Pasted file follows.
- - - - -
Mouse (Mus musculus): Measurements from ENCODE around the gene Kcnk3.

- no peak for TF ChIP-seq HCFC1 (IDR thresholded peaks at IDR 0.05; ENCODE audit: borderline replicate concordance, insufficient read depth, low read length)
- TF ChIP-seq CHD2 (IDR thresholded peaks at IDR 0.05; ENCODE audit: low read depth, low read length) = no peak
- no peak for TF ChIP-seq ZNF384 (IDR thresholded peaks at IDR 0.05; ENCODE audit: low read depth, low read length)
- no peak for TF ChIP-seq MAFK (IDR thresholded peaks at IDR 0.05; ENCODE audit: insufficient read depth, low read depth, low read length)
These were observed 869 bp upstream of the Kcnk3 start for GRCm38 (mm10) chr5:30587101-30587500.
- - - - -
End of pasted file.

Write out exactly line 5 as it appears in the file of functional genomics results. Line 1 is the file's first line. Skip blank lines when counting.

- no peak for TF ChIP-seq MAFK (IDR thresholded peaks at IDR 0.05; ENCODE audit: insufficient read depth, low read depth, low read length)